Entertaining and informative, High on the Hog disrupts the Eurocentrism entrenched in the culinary world that tends to devalue so-called ethnic foods.
Nida Manzoor’s punk rock comedy We Are Lady Parts beautifully captures that the performance and expression of Muslim identity are complex and multifaceted.
As viewers have come to expect from co-creator Michael Schur, Rutherford Falls uses sly humor and flawed, lovable characters to tackle serious issues.
Can food alone undo centuries of anti-immigrant policies that are ingrained in the fabric of the American nation? Padma Lakshmi's Taste the Nation certainly tries.
Society is reckoning with Clinton-era "tough-on-crime" policies, law enforcement is no longer seen as the unambiguous good guys, yet true crime television thrives in Netflix's Unsolved Mysteries.
The story of how structural inequalities have shaped Los Angeles can be found in Penny Dreadful: City of Angels but it needs to be in the forefront of season two.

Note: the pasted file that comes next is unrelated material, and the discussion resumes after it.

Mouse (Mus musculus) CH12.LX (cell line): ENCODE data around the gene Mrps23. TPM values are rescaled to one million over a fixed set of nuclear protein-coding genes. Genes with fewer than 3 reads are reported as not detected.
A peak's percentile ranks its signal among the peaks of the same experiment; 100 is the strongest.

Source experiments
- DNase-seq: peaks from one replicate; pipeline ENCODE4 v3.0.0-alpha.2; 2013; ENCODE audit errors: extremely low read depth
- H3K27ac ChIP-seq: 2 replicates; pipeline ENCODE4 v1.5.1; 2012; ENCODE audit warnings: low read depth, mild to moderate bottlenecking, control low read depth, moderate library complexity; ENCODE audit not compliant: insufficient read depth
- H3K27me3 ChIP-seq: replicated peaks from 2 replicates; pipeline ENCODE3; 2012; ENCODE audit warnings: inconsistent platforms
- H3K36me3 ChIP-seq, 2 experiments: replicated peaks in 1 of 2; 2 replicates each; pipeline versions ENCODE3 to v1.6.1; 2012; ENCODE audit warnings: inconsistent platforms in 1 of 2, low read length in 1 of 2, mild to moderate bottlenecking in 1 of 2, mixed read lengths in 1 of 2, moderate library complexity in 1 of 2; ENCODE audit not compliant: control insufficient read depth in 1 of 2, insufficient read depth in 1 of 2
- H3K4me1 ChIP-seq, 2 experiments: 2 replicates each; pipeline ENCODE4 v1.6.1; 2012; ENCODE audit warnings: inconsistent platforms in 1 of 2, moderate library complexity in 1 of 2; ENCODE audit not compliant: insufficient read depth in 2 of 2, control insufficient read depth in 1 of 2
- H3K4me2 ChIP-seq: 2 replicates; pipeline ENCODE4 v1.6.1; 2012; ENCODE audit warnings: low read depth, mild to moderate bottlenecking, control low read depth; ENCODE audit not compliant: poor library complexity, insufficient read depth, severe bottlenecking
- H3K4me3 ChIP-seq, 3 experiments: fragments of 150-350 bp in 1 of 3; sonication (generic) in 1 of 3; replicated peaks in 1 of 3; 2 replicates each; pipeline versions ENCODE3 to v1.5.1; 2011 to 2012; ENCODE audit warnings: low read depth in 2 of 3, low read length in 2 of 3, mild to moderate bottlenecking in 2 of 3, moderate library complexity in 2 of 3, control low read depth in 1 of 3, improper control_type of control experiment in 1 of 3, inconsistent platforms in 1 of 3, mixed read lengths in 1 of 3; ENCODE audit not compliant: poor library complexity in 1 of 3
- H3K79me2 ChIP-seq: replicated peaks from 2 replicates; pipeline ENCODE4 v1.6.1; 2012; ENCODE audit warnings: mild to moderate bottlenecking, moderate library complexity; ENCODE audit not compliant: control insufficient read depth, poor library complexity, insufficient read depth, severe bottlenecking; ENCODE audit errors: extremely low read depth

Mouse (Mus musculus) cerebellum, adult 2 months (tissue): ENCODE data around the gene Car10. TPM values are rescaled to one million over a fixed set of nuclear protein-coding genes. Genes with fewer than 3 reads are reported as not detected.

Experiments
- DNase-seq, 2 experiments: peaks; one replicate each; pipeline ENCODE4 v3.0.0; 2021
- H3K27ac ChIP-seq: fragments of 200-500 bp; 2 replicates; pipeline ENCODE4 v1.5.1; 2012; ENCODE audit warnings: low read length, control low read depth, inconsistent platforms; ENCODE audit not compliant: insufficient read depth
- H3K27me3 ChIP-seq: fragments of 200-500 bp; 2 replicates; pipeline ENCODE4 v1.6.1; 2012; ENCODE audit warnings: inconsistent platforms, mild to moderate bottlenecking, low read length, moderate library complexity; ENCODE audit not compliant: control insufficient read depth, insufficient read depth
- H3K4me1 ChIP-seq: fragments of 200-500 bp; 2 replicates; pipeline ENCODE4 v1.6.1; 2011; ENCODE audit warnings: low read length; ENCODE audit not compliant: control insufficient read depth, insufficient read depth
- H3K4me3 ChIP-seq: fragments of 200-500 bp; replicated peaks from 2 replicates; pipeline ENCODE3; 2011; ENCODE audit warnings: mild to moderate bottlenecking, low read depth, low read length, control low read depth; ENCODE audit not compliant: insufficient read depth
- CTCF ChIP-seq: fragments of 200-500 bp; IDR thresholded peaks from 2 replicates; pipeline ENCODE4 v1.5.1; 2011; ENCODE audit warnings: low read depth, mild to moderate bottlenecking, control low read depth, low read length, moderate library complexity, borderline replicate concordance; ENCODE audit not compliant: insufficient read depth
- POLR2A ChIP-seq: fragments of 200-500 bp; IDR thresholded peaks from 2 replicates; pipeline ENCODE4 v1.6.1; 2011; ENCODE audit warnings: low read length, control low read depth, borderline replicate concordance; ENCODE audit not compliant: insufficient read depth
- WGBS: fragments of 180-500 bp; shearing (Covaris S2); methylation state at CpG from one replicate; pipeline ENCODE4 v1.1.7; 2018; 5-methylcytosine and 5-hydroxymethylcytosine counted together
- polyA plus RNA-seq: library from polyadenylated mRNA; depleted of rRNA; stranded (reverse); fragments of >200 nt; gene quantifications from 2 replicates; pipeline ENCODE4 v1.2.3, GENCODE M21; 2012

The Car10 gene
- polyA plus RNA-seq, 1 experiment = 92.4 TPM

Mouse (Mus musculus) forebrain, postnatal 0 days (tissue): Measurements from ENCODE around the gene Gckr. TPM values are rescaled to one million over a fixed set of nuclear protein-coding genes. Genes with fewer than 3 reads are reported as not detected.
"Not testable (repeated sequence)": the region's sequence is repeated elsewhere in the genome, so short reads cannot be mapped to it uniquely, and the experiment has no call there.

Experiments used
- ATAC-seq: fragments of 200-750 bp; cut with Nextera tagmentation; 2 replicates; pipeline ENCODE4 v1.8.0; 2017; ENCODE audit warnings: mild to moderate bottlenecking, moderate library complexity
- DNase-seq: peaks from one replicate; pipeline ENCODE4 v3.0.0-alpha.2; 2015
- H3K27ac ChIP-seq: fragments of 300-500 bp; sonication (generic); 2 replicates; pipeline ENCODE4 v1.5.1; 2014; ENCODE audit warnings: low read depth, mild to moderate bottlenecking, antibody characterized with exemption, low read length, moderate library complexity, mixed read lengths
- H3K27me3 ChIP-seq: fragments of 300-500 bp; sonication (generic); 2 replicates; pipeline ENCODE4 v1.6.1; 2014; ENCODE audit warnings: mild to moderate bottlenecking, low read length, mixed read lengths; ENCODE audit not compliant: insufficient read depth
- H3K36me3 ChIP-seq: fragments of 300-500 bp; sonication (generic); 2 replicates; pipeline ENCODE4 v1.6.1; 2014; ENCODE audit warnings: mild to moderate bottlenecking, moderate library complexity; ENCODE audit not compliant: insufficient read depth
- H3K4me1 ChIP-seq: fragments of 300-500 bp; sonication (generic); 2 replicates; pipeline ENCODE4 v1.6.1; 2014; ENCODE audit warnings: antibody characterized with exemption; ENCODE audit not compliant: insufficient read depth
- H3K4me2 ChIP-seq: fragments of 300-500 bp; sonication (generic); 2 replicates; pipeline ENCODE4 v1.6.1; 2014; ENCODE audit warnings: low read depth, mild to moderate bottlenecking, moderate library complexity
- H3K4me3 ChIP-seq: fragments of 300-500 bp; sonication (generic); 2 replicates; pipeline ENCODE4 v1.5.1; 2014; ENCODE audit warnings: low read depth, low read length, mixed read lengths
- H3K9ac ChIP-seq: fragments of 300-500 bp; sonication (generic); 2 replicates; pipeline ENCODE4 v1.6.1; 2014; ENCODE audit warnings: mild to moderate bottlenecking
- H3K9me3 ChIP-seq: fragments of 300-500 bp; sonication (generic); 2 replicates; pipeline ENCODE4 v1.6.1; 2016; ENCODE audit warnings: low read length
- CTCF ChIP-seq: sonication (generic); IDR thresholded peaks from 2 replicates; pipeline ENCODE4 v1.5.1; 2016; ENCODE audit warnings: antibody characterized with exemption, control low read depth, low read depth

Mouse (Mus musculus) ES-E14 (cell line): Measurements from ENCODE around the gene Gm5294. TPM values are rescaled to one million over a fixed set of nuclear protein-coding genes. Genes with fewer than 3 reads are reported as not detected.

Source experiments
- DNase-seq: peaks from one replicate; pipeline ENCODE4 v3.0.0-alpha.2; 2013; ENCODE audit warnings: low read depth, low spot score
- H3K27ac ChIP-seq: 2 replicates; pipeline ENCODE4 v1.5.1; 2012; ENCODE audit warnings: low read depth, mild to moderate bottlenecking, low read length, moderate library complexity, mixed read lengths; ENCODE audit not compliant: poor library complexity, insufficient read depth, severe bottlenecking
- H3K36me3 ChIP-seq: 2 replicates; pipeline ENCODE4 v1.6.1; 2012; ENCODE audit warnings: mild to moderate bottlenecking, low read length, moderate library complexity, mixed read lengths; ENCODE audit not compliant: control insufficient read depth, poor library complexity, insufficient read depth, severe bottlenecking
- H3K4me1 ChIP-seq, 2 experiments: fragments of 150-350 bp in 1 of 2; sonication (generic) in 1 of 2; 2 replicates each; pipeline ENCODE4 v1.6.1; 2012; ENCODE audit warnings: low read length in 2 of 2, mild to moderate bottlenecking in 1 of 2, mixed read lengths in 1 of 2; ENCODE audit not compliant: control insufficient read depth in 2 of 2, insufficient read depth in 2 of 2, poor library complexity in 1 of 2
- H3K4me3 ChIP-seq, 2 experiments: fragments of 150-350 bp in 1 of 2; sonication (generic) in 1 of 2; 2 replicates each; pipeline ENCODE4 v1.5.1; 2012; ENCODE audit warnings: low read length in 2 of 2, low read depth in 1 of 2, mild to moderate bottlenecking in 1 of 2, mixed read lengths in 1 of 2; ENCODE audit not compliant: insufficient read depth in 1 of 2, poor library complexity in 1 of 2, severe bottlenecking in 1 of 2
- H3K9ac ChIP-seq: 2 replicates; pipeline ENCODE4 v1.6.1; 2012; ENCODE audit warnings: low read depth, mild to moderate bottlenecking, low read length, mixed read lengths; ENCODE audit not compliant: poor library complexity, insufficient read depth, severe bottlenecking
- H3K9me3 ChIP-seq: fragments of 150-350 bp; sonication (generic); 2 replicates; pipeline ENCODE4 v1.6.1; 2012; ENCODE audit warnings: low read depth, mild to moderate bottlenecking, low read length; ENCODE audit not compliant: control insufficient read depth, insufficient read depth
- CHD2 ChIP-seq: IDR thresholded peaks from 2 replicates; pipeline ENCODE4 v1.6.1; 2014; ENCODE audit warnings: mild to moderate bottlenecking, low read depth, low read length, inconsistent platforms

Tuca & Bertie is decidedly female-centric and bold, featuring -- among other things -- a plethora of boobs: boobs on pastries, on plants, and boobs shaking on buildings.
Ramy's representation of the Muslim-American experience, the first-generation immigrant experience, and the bilingual experience, is a necessary and welcome addition to the millennial dramedy genre.
HBO's anthology horror series, Room 104, offers glimpses of promise and bizarre insight, but often feels constrained by its half-hour timeframe.